EnviroDNA sampling – where are the platypus in the Cattai Catchment?

Referred to as eDNA, Environmental DNA testing is process that detects species in the environment by collecting samples of DNA that animals leave behind. This can be broken down scats, broken up skin or hair cells, bodily liquids, scales etc. and it can be collected in water samples, soil and a few other ways. It is highly accurate, noninvasive & time efficient, the plus being you don’t have to actually see the animal but you can still find out if it’s there and begin protecting its habitat. Not bad at all!

Cattai Hills Environment Network in partnership with WSU students collected samples across sites in the Cattai and Little Cattai Catchment to find the platypus in the region so that we can work towards their protection. We won’t find results for a few weeks so watch this space!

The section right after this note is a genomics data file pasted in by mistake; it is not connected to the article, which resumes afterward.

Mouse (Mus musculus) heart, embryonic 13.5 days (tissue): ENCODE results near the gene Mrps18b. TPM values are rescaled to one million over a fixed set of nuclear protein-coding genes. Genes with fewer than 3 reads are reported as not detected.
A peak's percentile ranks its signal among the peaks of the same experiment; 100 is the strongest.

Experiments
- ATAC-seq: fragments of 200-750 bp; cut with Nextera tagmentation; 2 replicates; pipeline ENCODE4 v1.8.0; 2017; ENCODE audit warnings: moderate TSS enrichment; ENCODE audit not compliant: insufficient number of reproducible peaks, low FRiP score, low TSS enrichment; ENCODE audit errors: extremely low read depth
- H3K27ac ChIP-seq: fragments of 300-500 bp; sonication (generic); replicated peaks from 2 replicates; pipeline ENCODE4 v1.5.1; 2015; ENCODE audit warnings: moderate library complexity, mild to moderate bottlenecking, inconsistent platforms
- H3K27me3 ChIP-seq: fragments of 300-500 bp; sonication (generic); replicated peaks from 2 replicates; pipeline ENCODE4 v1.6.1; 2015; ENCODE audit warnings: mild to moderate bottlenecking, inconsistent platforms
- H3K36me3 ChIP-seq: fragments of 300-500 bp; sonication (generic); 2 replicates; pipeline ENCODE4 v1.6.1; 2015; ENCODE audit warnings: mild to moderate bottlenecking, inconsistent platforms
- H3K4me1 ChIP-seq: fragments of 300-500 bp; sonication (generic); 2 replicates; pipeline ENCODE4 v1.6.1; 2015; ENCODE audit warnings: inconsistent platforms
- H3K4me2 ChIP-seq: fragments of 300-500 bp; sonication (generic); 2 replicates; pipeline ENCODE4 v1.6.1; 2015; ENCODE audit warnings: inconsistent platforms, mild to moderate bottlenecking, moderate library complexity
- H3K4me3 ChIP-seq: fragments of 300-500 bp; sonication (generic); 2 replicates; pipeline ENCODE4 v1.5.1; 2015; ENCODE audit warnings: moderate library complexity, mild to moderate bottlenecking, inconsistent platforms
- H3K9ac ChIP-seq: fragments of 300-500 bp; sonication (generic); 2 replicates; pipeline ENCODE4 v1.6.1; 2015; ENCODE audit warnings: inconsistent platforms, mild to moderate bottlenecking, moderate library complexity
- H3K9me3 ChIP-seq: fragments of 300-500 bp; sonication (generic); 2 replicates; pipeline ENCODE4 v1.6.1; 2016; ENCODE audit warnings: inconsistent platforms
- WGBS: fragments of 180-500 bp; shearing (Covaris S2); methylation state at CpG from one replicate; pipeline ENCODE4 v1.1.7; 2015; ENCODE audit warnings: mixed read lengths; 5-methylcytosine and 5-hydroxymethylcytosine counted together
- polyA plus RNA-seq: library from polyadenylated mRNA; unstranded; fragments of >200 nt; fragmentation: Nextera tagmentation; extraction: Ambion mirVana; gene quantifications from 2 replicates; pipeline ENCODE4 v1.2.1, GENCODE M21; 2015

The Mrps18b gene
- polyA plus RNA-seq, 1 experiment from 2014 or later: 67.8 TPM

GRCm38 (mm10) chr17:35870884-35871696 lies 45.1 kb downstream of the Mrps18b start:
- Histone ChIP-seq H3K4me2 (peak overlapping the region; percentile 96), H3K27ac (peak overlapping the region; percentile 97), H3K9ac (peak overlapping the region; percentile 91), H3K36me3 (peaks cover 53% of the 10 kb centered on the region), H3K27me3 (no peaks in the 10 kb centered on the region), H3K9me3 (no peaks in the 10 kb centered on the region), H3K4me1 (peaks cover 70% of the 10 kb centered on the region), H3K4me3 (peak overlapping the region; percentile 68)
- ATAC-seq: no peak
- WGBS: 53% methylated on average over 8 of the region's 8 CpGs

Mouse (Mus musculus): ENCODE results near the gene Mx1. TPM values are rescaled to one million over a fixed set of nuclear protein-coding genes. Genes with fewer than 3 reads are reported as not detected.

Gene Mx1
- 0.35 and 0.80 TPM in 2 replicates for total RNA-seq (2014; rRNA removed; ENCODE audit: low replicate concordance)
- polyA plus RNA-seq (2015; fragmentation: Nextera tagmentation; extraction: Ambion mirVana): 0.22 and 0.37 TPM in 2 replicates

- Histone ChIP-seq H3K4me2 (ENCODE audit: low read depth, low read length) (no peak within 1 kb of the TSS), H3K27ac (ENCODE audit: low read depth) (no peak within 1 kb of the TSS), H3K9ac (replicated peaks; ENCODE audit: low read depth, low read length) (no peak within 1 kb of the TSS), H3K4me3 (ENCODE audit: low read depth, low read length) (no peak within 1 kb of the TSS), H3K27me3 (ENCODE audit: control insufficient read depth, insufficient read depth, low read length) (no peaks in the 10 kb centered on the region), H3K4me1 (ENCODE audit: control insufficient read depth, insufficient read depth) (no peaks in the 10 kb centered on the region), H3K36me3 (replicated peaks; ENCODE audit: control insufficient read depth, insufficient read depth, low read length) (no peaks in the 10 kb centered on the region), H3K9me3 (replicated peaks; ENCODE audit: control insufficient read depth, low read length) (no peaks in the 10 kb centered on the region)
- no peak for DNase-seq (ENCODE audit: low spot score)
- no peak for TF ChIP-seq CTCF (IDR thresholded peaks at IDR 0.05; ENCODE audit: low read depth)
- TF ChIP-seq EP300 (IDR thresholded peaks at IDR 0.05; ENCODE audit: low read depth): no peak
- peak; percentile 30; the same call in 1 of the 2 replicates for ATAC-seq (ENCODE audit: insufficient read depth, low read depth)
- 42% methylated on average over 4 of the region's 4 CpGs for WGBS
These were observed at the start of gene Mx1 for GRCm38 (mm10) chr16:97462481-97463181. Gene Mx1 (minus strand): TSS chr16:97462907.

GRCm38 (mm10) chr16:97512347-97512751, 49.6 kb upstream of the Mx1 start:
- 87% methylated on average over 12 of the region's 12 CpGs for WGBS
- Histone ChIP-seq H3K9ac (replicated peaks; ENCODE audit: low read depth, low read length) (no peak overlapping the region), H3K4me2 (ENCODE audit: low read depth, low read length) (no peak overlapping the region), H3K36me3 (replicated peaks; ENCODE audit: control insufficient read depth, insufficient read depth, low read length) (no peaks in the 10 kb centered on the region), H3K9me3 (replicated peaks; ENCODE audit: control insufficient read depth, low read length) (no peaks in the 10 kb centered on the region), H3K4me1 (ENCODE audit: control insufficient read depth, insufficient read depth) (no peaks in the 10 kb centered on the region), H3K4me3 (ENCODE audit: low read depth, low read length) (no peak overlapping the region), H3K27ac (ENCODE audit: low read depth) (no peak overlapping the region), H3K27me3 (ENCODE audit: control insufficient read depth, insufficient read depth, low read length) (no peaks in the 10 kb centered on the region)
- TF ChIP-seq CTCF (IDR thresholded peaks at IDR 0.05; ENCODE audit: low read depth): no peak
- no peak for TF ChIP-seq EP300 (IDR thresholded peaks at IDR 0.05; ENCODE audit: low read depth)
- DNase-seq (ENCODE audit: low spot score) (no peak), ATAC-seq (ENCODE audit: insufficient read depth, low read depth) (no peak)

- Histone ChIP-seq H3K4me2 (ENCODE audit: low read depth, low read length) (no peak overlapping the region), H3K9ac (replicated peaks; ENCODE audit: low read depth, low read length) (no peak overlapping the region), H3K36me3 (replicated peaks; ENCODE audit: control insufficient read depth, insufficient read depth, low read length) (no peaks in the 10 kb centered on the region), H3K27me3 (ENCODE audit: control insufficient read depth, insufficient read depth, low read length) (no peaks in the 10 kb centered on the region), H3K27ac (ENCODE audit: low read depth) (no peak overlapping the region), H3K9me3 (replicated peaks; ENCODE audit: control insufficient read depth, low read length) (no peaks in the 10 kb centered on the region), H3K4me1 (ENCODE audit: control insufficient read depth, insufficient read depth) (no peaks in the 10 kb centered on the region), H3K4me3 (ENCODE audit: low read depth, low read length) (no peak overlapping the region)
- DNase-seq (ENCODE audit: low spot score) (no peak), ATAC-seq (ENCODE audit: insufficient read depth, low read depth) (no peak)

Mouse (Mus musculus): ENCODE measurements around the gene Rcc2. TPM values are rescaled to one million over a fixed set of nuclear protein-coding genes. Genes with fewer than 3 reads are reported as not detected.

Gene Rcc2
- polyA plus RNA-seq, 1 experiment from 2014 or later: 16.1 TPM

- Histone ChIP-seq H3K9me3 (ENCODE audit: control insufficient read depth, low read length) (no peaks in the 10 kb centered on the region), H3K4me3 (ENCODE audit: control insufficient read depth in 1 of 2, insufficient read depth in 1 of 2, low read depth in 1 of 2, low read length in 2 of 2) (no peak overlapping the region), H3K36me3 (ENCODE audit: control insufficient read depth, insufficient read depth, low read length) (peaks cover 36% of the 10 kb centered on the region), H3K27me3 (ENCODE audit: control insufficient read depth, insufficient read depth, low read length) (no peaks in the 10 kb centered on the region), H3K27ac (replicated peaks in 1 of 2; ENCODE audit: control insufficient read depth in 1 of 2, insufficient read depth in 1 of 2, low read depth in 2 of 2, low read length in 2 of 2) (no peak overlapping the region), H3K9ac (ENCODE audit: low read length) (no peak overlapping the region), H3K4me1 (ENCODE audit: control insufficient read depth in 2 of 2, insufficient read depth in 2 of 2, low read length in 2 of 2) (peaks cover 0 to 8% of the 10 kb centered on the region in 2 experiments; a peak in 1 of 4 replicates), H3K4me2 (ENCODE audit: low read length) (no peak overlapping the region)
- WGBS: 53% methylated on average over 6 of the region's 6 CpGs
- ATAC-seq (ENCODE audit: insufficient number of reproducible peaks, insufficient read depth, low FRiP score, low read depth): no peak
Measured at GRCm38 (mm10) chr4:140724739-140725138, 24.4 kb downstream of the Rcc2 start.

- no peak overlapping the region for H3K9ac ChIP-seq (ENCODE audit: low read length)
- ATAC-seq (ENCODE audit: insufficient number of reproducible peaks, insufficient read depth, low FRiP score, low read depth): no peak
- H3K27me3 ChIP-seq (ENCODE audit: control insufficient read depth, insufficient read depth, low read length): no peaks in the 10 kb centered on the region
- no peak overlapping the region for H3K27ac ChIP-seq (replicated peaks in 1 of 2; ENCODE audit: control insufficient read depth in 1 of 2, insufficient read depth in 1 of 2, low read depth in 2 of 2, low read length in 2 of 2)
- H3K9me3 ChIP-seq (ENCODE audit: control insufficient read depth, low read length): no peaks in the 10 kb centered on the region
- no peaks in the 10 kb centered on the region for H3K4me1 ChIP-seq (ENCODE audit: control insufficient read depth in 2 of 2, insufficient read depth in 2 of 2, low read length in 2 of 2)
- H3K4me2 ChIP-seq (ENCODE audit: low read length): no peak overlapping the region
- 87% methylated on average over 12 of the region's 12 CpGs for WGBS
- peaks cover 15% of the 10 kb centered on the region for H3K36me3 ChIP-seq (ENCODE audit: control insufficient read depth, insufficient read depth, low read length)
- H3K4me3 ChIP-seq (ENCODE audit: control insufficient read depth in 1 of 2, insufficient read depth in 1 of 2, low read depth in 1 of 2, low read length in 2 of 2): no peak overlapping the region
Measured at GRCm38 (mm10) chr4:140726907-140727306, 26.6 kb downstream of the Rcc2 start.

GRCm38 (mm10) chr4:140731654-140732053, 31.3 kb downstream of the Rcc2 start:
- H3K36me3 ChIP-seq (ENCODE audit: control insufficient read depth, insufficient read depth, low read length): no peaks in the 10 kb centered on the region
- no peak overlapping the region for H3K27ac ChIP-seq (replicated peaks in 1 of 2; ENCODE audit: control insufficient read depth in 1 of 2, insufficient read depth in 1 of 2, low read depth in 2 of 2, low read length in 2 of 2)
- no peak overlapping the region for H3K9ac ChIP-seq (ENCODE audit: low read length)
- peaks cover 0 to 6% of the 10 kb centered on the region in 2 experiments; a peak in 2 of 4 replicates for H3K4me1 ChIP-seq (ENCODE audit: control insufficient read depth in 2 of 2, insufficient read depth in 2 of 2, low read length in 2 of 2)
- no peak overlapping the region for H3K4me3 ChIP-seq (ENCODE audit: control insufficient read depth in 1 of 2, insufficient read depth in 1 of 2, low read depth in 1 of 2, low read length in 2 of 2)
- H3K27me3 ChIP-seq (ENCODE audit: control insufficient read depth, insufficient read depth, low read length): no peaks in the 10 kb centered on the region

Photos: Collecting water sample(s), a filter now brown full of eDNA that will be sent to the lab for testing.

 

One thought on “EnviroDNA sampling – where are the platypus in the Cattai Catchment?

  • January 19, 2021 at 6:15 am
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    Wonderful news to learn from Cattai Hills Environment Network, congratulations for doing the Platypus research and protection work, with our iconic and endangered animals.
    Many years ago we lived on a farm adjacent to Lake Eacham FNQ and the Overflow creek was home to some of this interesting, jet shy platypus. We observed them moving in cattle grazing, high grass paddocks for some 150 – 200 m to change from one section of the slow moving creek to the next. Yet it is also very close to dingo habitat rainforest country there. Amazing nature, well worth to be protected.
    Search for info of the TREAT Rainforest rehabilitation and connecting corridors plantations info. Another remarkable organisation with few staff and heaps of committed volunteers. (Www.treat.net.au) Trees for the Evelyn and Atherton Tablelands.

    Reply

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